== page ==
Deepak Ramaraju, Senior Fund Manager, Shriram AMC, "As expected, the committee decided to keep the interest rates unchanged. However, it's important to note that the timing of the rate cut is linked to the inflation rate reaching 4%. This creates some uncertainty about when the rate cut will happen.

“Currently, we are in a deflationary zone, but there are upward pressures from food prices (due to the El Nino factor) and crude oil shocks that can add to the uncertainty. The market is concerned about a potential delay in the rate cut, which could cause it to remain range-bound in the near term."

Vikrant Mehta, Head - Fixed Income, ITI Mutual Fund on RBI Monetary Policy, “The MPC meeting's decision on the policy rate and stance were on expected lines, which pushed bonds in a tight range post policy. With strong US data keeping global markets guessing on the timing of the US Fed rate cut, it appears that the RBI may want to see some further traction on the same before moderating its policy stance and then towards an eventual easing of the policy rate.”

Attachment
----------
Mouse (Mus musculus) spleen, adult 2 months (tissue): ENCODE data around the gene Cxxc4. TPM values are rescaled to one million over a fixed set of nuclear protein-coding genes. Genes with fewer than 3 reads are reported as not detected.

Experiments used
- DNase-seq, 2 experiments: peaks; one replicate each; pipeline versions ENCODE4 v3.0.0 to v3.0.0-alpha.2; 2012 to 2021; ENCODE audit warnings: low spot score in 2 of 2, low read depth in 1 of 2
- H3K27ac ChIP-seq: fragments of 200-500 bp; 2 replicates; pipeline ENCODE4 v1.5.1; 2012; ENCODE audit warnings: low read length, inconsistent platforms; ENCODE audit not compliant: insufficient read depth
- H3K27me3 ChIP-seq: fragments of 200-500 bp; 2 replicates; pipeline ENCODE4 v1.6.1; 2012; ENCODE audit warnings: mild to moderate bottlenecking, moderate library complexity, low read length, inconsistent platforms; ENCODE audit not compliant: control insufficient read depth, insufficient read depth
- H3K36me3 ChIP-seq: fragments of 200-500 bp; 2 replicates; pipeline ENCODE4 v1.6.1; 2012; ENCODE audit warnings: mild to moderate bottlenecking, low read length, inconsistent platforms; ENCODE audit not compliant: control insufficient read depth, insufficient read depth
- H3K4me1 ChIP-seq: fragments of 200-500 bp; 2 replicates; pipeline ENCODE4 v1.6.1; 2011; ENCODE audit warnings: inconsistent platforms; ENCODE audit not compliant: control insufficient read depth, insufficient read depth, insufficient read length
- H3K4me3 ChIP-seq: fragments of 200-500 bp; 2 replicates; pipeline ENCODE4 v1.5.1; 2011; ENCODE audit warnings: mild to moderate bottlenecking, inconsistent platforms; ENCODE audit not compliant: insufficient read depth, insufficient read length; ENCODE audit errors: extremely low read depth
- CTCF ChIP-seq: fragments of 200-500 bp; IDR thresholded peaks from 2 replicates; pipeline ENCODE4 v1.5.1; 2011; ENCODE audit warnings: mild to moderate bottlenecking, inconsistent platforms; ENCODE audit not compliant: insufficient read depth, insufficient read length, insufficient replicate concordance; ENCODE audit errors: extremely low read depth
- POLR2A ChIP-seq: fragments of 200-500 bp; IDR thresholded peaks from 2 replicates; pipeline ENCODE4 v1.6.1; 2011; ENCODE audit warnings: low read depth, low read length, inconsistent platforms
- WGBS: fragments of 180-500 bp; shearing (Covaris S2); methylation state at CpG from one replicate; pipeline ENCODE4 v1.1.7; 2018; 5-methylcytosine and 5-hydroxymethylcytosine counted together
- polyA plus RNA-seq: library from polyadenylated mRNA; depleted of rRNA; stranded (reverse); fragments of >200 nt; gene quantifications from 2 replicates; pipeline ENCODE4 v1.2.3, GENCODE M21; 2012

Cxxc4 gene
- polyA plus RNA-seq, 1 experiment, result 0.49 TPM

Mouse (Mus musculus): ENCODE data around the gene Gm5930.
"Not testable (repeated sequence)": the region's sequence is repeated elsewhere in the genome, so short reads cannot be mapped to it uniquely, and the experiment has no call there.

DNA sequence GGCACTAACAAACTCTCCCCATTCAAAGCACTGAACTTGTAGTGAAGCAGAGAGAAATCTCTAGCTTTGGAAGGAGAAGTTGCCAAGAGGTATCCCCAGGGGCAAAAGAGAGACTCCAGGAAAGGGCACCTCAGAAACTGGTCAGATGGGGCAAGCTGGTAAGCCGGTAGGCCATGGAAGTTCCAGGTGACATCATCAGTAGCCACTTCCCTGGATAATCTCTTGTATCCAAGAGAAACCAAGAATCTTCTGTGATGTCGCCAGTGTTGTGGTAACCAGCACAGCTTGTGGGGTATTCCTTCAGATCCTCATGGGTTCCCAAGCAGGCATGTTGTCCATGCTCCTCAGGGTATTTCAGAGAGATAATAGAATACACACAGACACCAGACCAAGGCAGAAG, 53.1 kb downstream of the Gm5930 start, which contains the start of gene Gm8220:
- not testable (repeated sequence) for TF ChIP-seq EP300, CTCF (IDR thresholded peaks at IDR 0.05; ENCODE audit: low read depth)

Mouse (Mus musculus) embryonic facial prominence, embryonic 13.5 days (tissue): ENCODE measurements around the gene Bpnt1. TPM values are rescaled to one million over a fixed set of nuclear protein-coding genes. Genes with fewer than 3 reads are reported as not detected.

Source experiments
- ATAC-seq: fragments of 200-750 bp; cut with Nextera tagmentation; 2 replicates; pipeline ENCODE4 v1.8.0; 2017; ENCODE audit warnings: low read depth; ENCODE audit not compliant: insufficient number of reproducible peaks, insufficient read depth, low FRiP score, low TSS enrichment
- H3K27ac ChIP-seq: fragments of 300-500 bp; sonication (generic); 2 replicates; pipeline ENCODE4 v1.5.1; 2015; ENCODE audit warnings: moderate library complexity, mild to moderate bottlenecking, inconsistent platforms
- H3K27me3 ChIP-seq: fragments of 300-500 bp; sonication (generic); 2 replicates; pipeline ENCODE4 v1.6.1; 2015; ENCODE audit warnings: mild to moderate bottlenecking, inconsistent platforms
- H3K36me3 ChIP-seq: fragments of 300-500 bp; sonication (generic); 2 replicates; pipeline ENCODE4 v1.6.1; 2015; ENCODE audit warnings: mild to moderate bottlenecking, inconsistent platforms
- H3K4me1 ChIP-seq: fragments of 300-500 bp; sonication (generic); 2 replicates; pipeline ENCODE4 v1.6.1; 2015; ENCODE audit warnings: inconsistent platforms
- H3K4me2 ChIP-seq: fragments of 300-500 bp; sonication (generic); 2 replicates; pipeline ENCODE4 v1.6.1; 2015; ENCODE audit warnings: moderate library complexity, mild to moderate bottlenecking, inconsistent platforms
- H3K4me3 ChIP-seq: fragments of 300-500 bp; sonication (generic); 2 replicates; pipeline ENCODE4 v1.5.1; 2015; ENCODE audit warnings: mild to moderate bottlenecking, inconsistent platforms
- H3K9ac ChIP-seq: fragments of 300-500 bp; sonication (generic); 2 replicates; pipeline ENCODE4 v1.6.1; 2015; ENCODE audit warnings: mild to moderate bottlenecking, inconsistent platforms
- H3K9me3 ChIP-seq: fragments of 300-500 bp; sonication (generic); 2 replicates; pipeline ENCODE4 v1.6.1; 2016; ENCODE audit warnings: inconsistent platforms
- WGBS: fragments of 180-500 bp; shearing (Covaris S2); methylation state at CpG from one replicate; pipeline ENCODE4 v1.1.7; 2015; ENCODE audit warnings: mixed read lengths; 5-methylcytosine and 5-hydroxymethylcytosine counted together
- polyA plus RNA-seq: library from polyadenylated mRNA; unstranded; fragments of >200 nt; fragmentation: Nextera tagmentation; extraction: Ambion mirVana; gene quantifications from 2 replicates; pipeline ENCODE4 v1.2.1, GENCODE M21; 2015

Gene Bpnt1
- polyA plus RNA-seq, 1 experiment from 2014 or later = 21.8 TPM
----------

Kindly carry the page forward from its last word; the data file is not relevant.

Parijat Agrawal, Head – Fixed Income, Union Mutual Fund said, “The softening of core inflation gives sufficient room to MPC, however volatile food inflation and recent uptick in crude and other commodity prices is to be watched and MPC kept the full year's projection at 4.5%. The strong momentum in growth also gave comfort to MPC to align the CPI on a durable basis to 4%.

“We expect rate cuts in the 3rd quarter of FY 25, possibly after the US FOMC starts rate cut cycle. RBI is expected to keep liquidity neutral so that further transmission of higher rates can continue. There is a possibility of modification of the LCR framework going forward which may augur well for bonds.”